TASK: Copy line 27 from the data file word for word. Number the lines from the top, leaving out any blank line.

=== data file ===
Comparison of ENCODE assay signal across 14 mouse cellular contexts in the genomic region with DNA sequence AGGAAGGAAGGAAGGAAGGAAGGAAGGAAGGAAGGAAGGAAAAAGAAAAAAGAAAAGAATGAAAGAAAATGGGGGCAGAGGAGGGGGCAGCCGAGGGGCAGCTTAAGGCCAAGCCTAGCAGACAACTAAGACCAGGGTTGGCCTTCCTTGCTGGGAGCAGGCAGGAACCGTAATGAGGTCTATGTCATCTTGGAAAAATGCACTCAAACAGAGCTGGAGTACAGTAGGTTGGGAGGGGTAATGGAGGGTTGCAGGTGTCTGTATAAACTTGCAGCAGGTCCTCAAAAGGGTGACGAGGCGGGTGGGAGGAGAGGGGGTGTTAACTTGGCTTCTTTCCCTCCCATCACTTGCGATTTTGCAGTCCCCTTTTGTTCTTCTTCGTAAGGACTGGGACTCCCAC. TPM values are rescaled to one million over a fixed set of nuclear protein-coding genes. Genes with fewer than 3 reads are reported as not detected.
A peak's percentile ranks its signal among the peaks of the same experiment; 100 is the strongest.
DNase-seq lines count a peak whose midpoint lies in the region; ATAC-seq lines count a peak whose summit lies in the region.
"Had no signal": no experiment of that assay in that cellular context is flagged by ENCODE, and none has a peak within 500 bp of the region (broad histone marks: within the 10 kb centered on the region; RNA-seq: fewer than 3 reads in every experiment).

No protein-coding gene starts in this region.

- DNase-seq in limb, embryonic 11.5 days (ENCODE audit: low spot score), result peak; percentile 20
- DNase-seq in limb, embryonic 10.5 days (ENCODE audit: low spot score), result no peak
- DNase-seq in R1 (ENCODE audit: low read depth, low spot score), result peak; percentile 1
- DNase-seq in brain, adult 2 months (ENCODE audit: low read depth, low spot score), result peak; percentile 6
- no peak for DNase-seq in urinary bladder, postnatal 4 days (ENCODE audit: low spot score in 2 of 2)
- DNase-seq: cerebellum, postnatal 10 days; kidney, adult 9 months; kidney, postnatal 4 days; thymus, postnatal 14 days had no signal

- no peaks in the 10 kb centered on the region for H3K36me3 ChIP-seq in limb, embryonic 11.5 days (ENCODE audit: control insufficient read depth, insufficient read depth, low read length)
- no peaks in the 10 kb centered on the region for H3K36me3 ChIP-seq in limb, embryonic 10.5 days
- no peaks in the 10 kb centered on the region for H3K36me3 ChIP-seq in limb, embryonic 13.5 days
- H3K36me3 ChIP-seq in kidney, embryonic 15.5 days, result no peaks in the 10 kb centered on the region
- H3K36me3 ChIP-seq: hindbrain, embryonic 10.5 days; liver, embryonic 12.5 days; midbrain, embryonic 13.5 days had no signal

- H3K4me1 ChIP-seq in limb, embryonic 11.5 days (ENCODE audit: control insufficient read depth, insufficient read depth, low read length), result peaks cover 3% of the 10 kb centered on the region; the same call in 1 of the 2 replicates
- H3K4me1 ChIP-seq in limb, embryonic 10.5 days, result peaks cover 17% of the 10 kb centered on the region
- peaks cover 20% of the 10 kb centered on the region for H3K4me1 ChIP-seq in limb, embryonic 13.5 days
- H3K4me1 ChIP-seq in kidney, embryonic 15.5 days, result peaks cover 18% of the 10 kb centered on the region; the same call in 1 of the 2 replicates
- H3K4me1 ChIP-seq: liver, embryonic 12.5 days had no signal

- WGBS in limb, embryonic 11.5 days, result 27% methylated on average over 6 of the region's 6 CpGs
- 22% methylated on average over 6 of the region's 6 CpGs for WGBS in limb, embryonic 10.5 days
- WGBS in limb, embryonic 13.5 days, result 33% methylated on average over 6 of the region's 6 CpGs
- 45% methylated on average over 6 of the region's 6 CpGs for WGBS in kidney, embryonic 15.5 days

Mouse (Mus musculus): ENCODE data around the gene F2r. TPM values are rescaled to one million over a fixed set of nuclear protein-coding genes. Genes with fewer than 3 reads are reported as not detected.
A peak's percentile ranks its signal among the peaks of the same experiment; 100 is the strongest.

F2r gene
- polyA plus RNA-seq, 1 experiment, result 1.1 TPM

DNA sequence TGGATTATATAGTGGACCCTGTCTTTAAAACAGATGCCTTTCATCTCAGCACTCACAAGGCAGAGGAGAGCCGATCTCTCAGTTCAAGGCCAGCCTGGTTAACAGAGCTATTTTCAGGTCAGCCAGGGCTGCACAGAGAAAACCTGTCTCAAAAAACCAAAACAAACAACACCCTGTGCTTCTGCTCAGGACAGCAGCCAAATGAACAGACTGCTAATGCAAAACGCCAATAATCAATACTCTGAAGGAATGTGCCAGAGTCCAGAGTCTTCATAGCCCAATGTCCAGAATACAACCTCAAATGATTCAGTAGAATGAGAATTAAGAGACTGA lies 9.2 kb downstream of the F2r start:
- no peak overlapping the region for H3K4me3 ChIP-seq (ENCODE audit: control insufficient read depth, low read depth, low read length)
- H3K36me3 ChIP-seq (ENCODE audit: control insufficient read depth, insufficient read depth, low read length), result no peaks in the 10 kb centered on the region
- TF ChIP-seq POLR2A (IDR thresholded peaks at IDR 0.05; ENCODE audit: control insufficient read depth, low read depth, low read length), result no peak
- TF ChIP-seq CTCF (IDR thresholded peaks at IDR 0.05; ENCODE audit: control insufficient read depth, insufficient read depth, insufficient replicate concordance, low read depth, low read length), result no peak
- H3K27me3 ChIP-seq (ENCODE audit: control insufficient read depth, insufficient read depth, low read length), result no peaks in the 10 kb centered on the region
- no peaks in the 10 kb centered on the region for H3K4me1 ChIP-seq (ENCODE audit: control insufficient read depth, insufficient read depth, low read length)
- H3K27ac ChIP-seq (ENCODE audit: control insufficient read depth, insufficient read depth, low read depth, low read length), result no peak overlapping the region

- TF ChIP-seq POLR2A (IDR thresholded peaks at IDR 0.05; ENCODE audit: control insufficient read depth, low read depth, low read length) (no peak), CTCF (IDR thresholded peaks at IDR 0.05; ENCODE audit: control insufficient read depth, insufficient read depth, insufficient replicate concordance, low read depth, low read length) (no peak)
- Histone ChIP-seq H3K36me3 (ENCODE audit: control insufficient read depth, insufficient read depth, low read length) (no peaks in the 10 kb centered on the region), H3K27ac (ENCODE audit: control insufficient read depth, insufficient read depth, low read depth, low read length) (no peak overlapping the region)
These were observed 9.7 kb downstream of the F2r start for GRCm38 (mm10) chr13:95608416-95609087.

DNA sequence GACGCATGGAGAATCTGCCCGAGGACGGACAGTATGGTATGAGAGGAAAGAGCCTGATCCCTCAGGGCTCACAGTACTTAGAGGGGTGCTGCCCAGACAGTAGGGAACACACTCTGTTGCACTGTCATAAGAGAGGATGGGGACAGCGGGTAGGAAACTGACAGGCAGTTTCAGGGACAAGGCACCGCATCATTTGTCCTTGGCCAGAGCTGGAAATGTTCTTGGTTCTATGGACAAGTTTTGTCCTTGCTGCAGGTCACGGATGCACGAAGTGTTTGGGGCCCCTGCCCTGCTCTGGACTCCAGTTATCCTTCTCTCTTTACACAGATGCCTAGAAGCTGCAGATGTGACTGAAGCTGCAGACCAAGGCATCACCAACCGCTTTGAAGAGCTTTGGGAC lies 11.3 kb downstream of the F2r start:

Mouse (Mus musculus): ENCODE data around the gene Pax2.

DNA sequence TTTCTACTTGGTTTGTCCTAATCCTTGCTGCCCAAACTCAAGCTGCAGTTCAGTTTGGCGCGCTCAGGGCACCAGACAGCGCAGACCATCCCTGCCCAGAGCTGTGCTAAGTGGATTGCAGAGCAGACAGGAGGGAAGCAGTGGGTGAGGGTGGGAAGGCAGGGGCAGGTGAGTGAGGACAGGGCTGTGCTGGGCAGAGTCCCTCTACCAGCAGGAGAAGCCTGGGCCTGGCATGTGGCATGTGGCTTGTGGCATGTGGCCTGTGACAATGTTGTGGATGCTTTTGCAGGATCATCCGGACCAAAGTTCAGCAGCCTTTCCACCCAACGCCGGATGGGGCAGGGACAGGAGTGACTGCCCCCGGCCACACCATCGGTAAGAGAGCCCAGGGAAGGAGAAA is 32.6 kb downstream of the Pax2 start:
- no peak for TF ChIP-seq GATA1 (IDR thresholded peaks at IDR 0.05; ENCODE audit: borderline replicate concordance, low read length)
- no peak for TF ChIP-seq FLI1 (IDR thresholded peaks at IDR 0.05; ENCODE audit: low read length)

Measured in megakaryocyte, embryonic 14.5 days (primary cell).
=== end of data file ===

A peak's percentile ranks its signal among the peaks of the same experiment; 100 is the strongest.